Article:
As the last notes of the song ring out, it’s only seconds before the next song starts. You’re the band’s keyboard player and a bead of sweat is on your brow as you quickly glance at the set list, pick the instrument settings, remember to transpose, tweak the volume, set the keyboard splits, and then begin to play. You make it but only just! A look from the impatient drummer says it all! As the song continues, your mind wanders to how you wish it was all easier ... how you’ve always wanted to add some strings and bass to the song but can’t ... the frustration of only having two hands ... (cue dream sequence).
The MIDI Replay Stomp Box (fondly shortened to ‘the Box’) is born from this very experience and more than delivers on the dream. It is both a MIDI configuration tool for applying a song’s keyboard settings, plus a four-track recorder providing accompaniment for songs. Other features include foot-switch control, looping, transpose, keyboard splits and layers, a metronome, plus syncing data with its own PC desktop app and writing to standard MIDI files.
Figure 1 shows the Box in Performance mode; Figure 2 in Edit mode; and Figure 3 looks inside the Box.
■ FIGURE 1. The MIDI Replay Stompbox.
■ FIGURE 2. The Box being used in Edit mode.
■ FIGURE 3. Opening the Box.
At the heart of the system is a PIC16F648A microcontroller, with its main job being to process MIDI messages. Data is stored in an external battery-backed SRAM (Static Random-Access Memory). Three other microcontrollers handle the user interface, foot-switch control, and metronome. All microcontroller software is written in C, using Microchip’s MPLAB IDE (integrated development environment) and the XC8 compiler.
The Box simply interfaces to any MIDI compatible keyboard instrument via two MIDI cables in a loop-back configuration. This is shown in Figure 4.
■ FIGURE 4. How the Box is used.
Keyboard instruments have a keyboard controller and tone generator inside. The keyboard controller recognizes all user input via the keys, buttons, sliders, and so forth, then sends the relevant MIDI messages to the tone generator which creates the sounds. This is called local control and is usually a setting accessible via the keyboard’s configuration screen.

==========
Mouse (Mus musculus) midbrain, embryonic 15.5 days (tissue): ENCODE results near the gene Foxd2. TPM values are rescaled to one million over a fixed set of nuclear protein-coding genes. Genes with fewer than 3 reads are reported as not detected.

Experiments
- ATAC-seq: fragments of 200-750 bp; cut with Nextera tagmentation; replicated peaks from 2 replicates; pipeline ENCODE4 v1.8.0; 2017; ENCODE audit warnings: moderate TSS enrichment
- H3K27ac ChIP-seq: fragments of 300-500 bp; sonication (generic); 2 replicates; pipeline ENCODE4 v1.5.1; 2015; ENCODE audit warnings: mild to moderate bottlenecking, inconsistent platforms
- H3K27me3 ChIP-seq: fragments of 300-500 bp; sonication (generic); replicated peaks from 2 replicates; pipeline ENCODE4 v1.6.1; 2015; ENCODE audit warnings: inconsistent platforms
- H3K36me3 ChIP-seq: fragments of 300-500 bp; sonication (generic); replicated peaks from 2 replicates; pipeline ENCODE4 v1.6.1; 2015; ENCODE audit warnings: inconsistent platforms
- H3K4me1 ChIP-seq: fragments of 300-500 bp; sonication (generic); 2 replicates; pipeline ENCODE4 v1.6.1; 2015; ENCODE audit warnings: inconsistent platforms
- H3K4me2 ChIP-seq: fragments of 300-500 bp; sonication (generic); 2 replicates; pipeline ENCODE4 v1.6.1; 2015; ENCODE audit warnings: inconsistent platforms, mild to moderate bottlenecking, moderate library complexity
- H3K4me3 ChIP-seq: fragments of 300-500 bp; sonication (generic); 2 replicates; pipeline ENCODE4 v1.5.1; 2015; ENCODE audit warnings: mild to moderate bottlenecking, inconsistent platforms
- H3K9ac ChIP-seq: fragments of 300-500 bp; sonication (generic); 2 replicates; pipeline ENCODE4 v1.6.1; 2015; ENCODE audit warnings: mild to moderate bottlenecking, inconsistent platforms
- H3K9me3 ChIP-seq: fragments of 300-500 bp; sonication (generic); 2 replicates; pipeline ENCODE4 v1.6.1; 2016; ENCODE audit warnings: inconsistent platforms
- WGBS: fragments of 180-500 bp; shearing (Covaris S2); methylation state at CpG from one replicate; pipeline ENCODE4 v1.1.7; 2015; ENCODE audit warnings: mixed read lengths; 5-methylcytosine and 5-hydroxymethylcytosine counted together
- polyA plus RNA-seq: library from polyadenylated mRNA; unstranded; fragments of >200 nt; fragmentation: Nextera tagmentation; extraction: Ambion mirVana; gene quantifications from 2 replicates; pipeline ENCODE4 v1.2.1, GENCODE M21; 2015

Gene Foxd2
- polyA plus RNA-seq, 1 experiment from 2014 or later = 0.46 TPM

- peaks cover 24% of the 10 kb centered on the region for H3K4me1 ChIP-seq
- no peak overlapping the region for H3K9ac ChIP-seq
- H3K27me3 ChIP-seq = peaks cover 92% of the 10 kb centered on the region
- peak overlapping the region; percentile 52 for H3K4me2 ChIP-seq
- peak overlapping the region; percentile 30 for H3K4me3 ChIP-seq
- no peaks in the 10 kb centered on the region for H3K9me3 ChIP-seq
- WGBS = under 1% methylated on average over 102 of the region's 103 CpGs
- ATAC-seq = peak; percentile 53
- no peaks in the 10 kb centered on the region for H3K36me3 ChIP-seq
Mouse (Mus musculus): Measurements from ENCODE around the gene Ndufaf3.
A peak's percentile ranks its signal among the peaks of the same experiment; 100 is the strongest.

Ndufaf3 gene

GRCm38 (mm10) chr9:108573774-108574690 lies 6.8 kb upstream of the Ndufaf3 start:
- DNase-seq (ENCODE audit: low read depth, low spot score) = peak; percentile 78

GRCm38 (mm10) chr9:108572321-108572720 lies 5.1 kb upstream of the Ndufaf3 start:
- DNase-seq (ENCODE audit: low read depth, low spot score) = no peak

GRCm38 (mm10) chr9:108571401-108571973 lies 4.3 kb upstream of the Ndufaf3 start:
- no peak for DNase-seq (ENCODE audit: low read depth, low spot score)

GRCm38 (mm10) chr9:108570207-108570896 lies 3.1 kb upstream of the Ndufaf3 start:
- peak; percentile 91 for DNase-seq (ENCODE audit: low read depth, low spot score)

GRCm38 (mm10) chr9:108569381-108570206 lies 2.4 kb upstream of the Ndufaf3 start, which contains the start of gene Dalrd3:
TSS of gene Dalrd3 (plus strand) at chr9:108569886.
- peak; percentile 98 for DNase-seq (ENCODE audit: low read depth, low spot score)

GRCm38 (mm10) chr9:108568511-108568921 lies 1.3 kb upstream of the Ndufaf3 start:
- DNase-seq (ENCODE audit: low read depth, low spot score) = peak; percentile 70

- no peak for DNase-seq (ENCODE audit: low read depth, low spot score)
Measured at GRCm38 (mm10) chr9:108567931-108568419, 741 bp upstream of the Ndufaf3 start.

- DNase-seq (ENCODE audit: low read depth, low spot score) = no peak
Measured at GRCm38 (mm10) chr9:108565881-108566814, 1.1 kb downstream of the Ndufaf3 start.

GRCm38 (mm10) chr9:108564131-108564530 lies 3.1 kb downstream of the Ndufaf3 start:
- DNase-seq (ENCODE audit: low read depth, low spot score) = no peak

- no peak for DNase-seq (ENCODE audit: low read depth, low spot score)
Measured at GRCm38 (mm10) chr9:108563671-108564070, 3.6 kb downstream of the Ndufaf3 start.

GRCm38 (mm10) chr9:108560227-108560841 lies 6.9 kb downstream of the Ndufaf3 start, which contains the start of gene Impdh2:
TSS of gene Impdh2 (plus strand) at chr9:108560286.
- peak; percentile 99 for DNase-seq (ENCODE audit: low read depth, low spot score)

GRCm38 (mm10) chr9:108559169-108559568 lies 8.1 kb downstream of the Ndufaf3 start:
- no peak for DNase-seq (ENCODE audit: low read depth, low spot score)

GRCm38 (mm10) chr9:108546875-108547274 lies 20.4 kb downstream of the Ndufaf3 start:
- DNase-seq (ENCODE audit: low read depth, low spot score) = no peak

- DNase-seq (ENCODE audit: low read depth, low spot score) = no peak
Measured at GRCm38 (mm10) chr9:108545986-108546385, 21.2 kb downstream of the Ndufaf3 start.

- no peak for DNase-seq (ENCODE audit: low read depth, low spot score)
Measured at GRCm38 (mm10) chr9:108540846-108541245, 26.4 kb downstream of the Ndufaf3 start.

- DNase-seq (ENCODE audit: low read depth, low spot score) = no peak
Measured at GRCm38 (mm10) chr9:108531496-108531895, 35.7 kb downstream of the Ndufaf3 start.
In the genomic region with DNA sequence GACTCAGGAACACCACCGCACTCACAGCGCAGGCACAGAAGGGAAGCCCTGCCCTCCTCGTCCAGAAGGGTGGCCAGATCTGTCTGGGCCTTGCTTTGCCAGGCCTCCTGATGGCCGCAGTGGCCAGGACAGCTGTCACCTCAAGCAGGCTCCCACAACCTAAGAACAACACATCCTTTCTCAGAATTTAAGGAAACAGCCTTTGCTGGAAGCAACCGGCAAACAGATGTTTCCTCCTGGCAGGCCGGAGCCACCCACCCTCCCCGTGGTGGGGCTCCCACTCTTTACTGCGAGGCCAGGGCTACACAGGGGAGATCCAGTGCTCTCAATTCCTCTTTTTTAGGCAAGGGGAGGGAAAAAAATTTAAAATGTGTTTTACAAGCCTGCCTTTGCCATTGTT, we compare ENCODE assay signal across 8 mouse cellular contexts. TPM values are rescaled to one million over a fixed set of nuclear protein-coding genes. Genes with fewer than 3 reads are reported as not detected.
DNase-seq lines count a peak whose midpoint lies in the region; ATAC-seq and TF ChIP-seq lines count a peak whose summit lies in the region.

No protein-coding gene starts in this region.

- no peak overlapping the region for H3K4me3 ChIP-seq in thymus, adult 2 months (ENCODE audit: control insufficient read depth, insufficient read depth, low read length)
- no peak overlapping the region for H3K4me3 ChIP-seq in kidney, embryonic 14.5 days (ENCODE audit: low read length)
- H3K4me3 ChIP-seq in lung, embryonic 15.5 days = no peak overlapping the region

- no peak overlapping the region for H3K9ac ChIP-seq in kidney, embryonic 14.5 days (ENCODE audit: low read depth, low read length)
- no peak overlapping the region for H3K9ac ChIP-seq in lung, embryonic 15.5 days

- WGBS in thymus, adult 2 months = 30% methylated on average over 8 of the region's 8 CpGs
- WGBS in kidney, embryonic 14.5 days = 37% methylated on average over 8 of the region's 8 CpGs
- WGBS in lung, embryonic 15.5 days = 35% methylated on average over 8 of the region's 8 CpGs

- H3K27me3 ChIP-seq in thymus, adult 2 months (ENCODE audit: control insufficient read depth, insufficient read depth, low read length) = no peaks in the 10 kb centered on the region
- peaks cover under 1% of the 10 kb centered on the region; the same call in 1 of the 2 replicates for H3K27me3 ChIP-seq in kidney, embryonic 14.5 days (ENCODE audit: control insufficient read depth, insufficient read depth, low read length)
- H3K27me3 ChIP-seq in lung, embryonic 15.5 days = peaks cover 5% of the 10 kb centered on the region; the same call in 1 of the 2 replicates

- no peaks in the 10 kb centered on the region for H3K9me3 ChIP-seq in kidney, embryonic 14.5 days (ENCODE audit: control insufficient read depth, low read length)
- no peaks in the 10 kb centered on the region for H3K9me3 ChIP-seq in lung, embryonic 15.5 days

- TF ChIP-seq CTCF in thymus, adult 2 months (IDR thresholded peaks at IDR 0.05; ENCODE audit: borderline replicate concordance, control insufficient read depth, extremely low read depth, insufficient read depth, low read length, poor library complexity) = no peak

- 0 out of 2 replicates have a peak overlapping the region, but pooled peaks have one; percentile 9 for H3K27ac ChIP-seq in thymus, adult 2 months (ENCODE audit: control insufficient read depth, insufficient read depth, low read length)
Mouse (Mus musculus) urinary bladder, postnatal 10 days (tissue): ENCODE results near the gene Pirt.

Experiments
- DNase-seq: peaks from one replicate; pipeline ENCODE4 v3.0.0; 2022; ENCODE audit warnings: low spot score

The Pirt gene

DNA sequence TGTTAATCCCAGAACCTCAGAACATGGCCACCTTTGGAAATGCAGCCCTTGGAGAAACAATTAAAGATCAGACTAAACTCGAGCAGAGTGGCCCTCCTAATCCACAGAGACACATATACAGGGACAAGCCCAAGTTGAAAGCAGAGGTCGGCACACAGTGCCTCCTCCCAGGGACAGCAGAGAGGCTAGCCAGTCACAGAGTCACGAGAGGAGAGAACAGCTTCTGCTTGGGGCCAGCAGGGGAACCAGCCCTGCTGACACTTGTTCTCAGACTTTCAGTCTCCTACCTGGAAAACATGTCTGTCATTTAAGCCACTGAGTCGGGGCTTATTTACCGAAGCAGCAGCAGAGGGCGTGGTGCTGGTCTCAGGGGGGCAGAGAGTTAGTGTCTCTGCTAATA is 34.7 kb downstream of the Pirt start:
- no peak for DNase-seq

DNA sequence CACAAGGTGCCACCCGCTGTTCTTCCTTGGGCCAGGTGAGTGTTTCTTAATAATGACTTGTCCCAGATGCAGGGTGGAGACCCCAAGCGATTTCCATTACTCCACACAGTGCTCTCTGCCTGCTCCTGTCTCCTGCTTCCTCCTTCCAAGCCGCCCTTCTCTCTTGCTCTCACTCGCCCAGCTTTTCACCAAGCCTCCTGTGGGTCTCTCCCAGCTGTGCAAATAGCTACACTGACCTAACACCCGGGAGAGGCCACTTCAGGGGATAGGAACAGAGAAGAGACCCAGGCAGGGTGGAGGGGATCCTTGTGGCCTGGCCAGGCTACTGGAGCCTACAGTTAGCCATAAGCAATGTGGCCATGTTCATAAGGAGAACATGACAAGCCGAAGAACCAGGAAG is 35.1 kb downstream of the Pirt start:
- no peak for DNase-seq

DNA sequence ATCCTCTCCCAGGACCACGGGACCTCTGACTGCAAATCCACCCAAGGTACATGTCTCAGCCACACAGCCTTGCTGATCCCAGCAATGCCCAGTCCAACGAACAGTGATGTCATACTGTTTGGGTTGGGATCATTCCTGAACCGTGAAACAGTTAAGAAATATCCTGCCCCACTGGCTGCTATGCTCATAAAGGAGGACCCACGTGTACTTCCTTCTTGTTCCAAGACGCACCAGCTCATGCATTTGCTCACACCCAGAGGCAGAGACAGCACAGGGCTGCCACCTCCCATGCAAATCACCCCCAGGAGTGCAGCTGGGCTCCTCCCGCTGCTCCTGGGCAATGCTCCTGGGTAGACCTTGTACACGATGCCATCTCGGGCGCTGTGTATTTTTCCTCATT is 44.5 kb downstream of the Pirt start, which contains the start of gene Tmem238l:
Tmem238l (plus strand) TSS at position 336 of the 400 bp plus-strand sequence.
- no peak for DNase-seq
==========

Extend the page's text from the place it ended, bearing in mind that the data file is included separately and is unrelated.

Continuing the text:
Local control must be turned off when the Box is used. The Box receives MIDI messages from the keyboard (keyboard controller) and sends messages back (to the tone generator). The flexibility of MIDI means you are not limited to using the internal tone generator and can connect to other sound modules or keyboards if you wish.
With a set list of songs loaded on the Box, you tap a foot-switch to configure the keyboard for a song. Another click, and the Box plays a section of recorded backing to accompany your real time performance. A ‘Life on Mars’ example MP3 has been recorded on the Box and can be played below. The piano track can be muted, and the strings used as backing.
The Box has a Performance mode (Box on the floor) and an Edit mode (Box on the desktop or keyboard-top). Editing is via buttons and performing is via foot-switches. In Performance mode, the display is in large font.
Figure 5 shows the logical system diagram, consisting of a user interface and MIDI controller. Communication between the two is inter-woven in real time.
■ FIGURE 5. The logical diagram.
The MIDI controller contains a Song Manager and Note Processor with supporting memory and timer. The memory stores notes and song configuration data. The timer controls beats and song position.
The user interface has buttons and a display, plus a metronome with speaker, headphone output, and associated volume control. The metronome is used to give vital timing cues when using backing.
The musical diagram in Figure 6 gives an overview from a musical perspective and summarizes the ‘dream’ of the project. To a musician, the Box makes life much easier and presents exciting possibilities.
■ FIGURE 6. The musical diagram.
Internally, the Box contains song settings and recordings. Each song has four tracks on separate MIDI channels. For each track, you can set the level, transpose, instrument, and playable range.
In Performance mode, the language of the Box is simply ‘songs,’ ‘sections,’ and ‘start/stop.’ Having the configuration of a song taken care of at the click of a foot-switch is quite a luxury!
Externally, the Box interfaces not only to a keyboard but also to the MIDI Replay app for Windows™.
Figure 7 shows a musical score generated by a free sequencer called Anvil Studio, from a track recorded on the Box.
■ FIGURE 7. From Box to standard MIDI file (seen through Anvil Studio).